Linked by David Adams on Thu 29th Sep 2011 23:47 UTC, submitted by lucas_maximus
Linux Linux is struggling on the desktop because it only has a small number of "great" apps, according to the Gnome co-creator. Miguel de Icaza, co-creator of the Gnome desktop, told tech journalist Tim Anderson at the recent Windows 8 Build conference "When you count how many great desktop apps there are on Linux, you can probably name 10," de Icaza said, according to a post on Anderson's IT Writing blog. "You work really hard, you can probably name 20. We've managed to p*** off developers every step of the way, breaking APIs all the time."
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RE: Comment by static666
by static666 on Fri 30th Sep 2011 14:36 UTC in reply to "Comment by static666"
static666
Member since:
2006-06-09

When comparing applications on different platforms, many people forget about whether the app is free or even open source or not. You can't be serious comparing a product of a bunch of free software developers to the one made by a horde of programmers of some software publishing house.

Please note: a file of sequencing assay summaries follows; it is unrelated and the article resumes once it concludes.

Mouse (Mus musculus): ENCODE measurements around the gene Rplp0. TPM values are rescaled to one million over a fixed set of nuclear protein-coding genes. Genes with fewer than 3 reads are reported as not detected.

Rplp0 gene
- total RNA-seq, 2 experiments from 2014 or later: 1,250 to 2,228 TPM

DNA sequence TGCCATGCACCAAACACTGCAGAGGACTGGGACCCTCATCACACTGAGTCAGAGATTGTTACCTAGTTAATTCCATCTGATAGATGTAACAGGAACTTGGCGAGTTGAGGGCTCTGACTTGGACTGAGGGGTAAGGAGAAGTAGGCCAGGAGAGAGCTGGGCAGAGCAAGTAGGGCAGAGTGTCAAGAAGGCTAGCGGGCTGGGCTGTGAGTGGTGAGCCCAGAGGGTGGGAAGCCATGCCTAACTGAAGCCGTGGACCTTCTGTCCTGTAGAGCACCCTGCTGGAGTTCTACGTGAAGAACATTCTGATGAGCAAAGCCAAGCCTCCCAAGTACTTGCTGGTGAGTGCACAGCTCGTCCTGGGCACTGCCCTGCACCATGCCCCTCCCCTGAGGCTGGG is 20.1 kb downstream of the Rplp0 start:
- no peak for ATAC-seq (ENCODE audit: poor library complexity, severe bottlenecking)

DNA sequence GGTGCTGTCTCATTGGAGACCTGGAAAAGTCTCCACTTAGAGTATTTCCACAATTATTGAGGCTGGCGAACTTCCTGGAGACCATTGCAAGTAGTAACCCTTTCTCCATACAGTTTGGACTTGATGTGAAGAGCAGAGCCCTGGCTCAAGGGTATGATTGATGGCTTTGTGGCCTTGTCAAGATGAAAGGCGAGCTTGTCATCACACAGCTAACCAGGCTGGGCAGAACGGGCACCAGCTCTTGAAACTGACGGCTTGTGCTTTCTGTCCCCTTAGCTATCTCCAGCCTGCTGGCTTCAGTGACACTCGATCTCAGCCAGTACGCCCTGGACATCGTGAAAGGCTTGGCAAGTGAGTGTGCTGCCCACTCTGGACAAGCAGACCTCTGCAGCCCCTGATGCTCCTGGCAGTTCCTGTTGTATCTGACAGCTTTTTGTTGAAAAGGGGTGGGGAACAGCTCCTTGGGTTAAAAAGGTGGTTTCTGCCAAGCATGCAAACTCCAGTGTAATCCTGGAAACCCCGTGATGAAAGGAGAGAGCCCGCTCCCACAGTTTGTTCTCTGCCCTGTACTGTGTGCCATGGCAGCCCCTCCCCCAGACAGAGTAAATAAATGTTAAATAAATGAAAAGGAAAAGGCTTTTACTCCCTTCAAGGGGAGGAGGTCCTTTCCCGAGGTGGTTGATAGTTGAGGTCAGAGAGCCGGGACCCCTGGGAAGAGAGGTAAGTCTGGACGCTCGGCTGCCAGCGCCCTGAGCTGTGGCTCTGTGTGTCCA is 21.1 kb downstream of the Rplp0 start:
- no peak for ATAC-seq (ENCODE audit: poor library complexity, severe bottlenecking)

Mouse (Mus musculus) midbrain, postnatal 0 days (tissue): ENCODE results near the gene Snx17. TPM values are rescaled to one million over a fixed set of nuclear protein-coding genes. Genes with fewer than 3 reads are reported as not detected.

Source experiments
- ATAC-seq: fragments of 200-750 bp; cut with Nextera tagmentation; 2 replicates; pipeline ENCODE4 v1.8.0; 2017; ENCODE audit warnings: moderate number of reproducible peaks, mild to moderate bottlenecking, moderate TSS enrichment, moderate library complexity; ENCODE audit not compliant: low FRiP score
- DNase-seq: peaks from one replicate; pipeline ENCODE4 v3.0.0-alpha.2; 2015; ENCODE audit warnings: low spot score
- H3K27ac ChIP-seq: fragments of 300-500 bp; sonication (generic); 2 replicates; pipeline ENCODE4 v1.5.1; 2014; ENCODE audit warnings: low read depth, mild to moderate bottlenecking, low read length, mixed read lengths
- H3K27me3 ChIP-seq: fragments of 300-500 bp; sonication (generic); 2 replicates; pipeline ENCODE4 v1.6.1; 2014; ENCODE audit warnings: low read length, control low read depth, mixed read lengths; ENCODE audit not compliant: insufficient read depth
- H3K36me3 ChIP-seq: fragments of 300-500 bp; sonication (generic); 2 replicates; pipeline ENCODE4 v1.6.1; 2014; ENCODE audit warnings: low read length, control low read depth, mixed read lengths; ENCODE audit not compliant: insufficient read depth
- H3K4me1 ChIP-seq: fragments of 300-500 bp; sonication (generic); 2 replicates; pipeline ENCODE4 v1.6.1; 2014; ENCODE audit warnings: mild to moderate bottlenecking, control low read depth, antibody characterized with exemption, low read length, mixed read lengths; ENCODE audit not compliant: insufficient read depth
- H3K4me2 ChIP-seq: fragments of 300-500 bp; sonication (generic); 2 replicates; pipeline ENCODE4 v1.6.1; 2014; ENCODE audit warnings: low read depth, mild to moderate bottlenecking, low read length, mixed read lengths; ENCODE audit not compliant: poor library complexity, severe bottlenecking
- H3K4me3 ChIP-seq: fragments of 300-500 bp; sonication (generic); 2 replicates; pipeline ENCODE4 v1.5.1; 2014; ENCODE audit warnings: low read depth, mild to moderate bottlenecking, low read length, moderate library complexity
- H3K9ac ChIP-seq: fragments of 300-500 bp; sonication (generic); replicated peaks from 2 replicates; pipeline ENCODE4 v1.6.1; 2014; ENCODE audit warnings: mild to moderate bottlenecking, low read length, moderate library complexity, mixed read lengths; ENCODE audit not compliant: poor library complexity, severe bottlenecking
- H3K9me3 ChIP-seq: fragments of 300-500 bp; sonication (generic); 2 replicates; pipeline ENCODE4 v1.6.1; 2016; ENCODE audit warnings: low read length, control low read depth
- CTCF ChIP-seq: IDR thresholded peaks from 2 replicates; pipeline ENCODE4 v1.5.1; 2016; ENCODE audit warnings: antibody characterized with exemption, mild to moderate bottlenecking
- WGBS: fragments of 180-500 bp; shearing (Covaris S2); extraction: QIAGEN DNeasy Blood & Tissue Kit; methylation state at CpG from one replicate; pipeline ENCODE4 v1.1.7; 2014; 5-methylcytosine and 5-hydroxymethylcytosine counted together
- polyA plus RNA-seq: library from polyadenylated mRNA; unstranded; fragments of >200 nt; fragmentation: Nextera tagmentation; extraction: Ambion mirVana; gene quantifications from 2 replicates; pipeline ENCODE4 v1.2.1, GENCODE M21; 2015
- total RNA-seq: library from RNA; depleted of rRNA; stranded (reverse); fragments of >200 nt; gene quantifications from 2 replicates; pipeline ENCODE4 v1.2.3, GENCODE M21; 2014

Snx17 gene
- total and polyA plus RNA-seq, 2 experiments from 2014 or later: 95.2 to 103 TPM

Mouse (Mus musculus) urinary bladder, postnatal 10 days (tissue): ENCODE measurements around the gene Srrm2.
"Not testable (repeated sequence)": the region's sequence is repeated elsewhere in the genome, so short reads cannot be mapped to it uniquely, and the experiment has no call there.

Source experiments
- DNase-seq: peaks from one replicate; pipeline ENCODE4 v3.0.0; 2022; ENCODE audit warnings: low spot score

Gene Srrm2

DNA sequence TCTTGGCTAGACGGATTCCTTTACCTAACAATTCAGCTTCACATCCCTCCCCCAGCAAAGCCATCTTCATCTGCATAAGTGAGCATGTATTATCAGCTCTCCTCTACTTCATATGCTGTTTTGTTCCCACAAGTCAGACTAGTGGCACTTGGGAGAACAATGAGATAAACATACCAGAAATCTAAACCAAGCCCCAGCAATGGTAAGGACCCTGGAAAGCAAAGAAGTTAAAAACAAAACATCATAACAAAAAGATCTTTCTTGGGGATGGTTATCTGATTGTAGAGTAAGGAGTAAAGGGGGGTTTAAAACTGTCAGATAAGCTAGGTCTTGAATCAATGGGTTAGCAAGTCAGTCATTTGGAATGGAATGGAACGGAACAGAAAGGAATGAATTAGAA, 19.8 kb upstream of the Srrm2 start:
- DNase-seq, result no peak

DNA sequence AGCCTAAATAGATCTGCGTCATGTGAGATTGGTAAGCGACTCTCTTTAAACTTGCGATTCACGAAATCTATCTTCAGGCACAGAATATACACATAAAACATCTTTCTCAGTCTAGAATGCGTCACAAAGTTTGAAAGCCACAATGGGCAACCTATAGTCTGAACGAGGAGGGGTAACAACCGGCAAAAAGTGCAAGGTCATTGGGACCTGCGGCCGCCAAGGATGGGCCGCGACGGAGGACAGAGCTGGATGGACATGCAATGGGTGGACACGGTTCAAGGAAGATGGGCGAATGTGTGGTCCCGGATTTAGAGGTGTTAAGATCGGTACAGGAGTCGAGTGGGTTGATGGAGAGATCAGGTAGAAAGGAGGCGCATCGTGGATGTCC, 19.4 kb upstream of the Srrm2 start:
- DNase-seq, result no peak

Well, there are exceptions, like gimp. Apart from missing a number of quite important features photo professionals use, it is an excellent app that can stand to being compared to Photoshop. And it is completely free, while Photoshop is not!

Now, if we look at photo management software, Shotwell is good and it works. Looks like Picasa, perhaps more like version 1.0 of Picasa. That's it. You can't even compare it to the latest Picasa, not even mentioning Adobe Lightroom.

Now, if there's Picasa for Linux, why isn't it on the Linux (i.e. Ubuntu) desktop by default?

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